CHM171L / A11 Physical Chemistry Laboratory 2
Quarter S.Y. 2010-2011
Conductimetry: Determination of the Electrical Properties of
, Palomaria, Ralph Matthew
, Regulacio, Anna Rafaela
Professor, CHM171L/A11, School of Chemical Engineering, Chemistry and Biotechnology, Mapua Institute of Technology;
CHM171L /A11 , School of Chemical Engineering, Chemistry and Biotechnology, Mapua Institute of Technology
The conductivity (or specific conductance) of an electrolyte solution is a measure of its
ability to conduct electricity. The SI unit of conductivity is siemens per meter
(S/m).Conductivity measurements are used routinely in many industrial and environmental
applications as a fast, inexpensive and reliable way of measuring the ionic content in a
solution. For example, the measurement of product conductivity is a typical way to monitor
and continuously trend the performance of the water purification systems.
In many cases, conductivity is linked directly to the total dissolved solids (T.D.S.). High
quality deionized water has a conductivity of about 5.5 μS/m, typical drinking water in the
range of 5-50 mS/m, while sea water about 5 S/m (i.e., sea water's conductivity is one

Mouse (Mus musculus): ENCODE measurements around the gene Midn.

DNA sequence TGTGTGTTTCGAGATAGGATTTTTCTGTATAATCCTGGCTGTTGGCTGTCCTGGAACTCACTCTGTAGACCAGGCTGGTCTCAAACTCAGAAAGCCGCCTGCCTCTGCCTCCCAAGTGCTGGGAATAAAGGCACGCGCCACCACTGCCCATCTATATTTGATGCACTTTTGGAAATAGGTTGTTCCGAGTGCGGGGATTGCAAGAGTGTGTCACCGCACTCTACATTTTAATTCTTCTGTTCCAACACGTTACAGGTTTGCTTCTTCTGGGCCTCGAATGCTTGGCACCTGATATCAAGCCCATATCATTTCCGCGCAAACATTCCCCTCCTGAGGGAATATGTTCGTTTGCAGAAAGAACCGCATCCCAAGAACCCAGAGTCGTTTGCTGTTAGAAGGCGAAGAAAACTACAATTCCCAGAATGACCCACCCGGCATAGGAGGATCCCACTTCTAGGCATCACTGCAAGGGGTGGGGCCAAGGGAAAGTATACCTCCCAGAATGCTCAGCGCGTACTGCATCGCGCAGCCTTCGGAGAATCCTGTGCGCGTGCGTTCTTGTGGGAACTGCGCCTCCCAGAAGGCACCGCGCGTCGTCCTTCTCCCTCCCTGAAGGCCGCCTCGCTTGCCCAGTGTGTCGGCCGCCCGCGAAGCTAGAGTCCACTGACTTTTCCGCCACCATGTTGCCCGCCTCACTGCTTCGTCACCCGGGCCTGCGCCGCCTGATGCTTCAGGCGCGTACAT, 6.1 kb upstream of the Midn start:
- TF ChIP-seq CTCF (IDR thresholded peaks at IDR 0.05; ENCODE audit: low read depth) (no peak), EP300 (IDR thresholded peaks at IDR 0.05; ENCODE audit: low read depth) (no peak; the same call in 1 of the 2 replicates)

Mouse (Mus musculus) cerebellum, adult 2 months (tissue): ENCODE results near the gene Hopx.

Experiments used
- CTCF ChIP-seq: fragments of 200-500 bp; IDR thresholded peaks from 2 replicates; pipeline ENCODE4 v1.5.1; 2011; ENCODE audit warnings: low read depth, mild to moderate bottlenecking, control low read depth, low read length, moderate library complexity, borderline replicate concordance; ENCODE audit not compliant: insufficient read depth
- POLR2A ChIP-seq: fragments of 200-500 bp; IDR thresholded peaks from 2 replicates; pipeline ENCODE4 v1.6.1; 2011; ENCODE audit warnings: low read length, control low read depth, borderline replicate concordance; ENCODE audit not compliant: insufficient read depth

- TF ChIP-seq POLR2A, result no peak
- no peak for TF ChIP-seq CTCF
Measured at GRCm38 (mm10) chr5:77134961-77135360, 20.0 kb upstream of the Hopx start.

million times higher than deionized water). Conductivity is traditionally determined by
measuring the AC resistance of the solution between two electrodes.
The electrical conductivity of a solution of an electrolyte is measured by determining the
resistance of the solution between two flat or cylindrical electrodes separated by a fixed
distance. An alternating voltage is used in order to avoid electrolysis. Typical frequencies
used are in the range 1-3 kHz. The dependence on the frequency is usually small. The
resistance is measured by a conductivity meter. A wide variety of instrumentation is
commercially available. There are two types of cell, the classical type with flat or cylindrical
electrodes and a second type based on induction. Many commercial systems offer
automatic temperature correction.
The conductivity of a solution depends on:
• The quantity of ions. The more ions a solution contains, the higher will be its conductivity.
• The kind of ions. The smaller and more mobile an ion, the better will be its
electrical conductivity. Thus H3O+, OH-, K+ and Cl- ions all conduct very well.
• The solvent. The more polar the solvent, the better the ionisation of the solutes it
contains. In relation to this, water is an ideal solvent, while methyl alcohol is also good.
• The temperature. Ionic mobility increases with rising temperature.
According to the type of ion, the conductivity increases by 1-3% / ºC.